You could also have an evil twin brother that you don't know of that might have committed the crime, thus let's throw out photographic evidence.

Somebody might also put on a fake license plate number matching your own on an car with the exact model as your own. Thus let's throw out witness accounts of car type/plate number.


US Criminal law has a long long history of reliance on scientifically invalid forensic evidence. Bite marks, fingerprinting, fiber analysis, breathalyzers, hypnosis and others have all been legally ruled to be beyond reproach at various times/places, and all of them are on a continuum of scientific reliability ranging from laughable through potentially useful for some purposes if properly performed and evaluated.(Hypnotizing witnesses is still legally valid in Texas and some other places.)

If "beyond a reasonable doubt" is supposed to mean something, then it should mean something.

And by the way, eyewitness testimony is frequently really unreliable.


I don't think this is fair. The criticism of fingerprints, as I understand it, is (a) there's actually no way to prove that "no two people have the same fingerprints," and (b) the current system of fingerprint classification (using a few points) could allow different fingerprints to be classified as identical.


Sure, but folks using this argument don't quite use "evidence" in the same sense that courts do. Evidence is not "irrefutably correct", it is "a series of datapoints that judge (and possibly jury) need to evaluate as part of the decision."

What's important is to lay out accurate odds for these systems, to which the fingerprinting folks don't always do. But a 5 point match on a fingerprint IS information even if it's not wholly conclusive.


You are correct in a Bayesian sense, but until everyone is trained to be a Bayesian reasoner in primary school, we need to build the system in a way that ensures evidence is considered properly.


There is much ink spilled about how people aren't bayesian educated, but I don't really believe it and therefore don't agree with you.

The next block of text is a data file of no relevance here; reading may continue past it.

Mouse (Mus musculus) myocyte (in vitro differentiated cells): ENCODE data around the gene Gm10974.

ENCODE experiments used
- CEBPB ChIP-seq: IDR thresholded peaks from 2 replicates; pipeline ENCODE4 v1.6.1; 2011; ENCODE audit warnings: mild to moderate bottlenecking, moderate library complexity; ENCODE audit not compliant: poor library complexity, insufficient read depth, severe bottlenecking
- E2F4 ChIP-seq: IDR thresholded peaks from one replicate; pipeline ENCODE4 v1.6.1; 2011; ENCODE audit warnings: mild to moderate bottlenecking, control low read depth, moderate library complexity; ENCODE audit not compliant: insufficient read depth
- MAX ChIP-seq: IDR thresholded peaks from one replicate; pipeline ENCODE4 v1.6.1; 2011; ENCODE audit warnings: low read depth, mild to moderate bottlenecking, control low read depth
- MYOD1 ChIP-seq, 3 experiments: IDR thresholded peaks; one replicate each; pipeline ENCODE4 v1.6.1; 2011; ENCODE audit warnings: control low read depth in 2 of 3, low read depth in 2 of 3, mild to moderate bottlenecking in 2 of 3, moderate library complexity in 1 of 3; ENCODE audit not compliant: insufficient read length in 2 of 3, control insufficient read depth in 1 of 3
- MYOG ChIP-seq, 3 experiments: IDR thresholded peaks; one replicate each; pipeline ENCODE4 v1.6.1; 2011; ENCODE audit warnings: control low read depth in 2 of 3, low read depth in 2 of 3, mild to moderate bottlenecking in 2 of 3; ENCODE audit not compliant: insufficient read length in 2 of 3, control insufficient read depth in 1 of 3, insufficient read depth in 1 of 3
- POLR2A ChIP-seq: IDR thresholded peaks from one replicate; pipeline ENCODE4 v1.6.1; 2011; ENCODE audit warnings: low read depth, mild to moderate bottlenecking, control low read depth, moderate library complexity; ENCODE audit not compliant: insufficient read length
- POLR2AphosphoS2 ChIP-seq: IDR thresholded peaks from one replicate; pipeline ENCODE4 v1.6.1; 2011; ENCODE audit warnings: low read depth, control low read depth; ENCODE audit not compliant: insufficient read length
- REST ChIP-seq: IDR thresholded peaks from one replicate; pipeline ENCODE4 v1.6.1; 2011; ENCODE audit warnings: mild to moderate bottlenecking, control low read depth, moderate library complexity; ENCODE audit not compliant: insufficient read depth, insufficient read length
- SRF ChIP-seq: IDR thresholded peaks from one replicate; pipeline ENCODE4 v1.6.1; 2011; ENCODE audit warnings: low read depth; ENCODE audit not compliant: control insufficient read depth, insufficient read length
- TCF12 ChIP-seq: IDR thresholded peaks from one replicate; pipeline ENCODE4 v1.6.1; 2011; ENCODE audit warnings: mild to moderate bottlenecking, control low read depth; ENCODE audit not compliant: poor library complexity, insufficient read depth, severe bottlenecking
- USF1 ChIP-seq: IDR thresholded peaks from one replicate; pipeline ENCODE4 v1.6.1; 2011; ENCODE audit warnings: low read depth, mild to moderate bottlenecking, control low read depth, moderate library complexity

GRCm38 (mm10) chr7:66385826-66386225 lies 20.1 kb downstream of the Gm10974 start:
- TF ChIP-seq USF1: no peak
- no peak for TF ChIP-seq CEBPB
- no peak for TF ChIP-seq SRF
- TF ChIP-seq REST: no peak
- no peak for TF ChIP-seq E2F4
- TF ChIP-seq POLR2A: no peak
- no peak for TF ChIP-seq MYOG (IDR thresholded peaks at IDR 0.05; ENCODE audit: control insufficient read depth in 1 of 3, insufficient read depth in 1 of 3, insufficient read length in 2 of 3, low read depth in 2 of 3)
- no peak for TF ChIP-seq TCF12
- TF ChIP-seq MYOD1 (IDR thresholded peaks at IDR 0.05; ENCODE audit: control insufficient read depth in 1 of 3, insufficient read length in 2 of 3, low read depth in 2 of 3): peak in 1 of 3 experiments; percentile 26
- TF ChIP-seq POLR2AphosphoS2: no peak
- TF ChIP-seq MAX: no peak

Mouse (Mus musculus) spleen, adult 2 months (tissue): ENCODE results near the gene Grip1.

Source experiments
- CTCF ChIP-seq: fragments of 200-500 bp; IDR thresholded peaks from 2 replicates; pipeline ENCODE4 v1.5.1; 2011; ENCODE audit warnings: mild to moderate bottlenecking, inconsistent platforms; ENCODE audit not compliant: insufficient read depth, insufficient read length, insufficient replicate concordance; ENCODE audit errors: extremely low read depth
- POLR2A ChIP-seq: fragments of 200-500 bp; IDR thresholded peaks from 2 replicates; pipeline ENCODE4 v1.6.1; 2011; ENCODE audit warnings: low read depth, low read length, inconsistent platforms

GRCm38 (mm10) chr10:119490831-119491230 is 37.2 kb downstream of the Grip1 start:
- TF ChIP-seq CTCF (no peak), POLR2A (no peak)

We're actually pretty good at identifying uncertainty and certainty within the physical world. It's only when we get into very large or very small numbers that we start to lose the plot.


So what's the solution? Throw out all evidence that isn't incontrovertible?


Seems like you'd need to prove the pills in question were the alleged substance?

Just linking a picture of alleged narcotics to someone via their fingerprint doesn't seem like it should rise to the level of reasonable suspicion. I don't know what the standards are for the UK though, so I may be applying assumptions.


> Seems like you'd need to prove the pills in question were the alleged substance?

That may be true in order to convict him of dealing the ecstacy, but he wasn't. From the BBC article:

> It [the dealer's house] was raided and large quantities of 'gorilla glue' - a type of cannabis - was recovered.

http://www.bbc.co.uk/news/uk-wales-43711477

His sentence in the end was for conspiracy to supply cannabis. The suspicion to search was contextual, given that the image was obtained from another arrested person (presumably for a drug offence) along with other messages implying he was dealing to them, such as "what do you want to buy?".

Although I'm not sure how the fingerprint comes into this, given that they didn't find him by it, but rather "officers had an idea who they believed was behind the drugs operation", and he was convicted of a different crime, with evidence from his home search.


I don't think the pills matter. I think someone was caught with drugs, said "Here's the whatsapp conversation I had with the person that sent them to me" and received the fingerprint. I think they already had the drugs.


I seriously doubt that photo had enough of the fingerprint in it to get a match. I'm not saying this can't be done - I just don't see how that particular photo offers enough data points to uniquely identify someone.

But if anyone has more details on the technical analysis they did, do tell!


At how many points of the finger print they look is a whole different story and can vary widely.


Quick heads up to everyone who hasn't apparently read the article: This case is from the UK, where the evidentiary rules are different. It wouldn't pass muster in the US as there is an additional procedural hurdle the prosecution would have to clear to establish that the fingerprint(s) at issue could have been reliably extracted from the image. If the image in the article is the actual image in the case, it wouldn't satisfy US guidelines for fingerprint analysis.


Opens the possibility of framing someone by Photoshopping their fingerprint into a photo.


Interesting use of neural networks right there. Putting someone else's fingerprints on the hand of someone in a photo to make it look like they were the subject of the photo.


fingerprints and DNA are unique.... you can't fake/plant those /s


I think I'd be much more concerned about digital fingerprints that come from the lenses and sensor than physical finger prints. Anyone smart would hide revealing details. Sites who offer services like this should introduce noise to the images that distorts at least the digital artifacts.


Has anyone unlocked a phone using a picture of the owner's finger? That would be neat!


It's not as straightforward as using a printed image; fingerprint readers are designed to detect only fingers, but it is possible to fool them:

https://www.theverge.com/2016/7/21/12247370/police-fingerpri...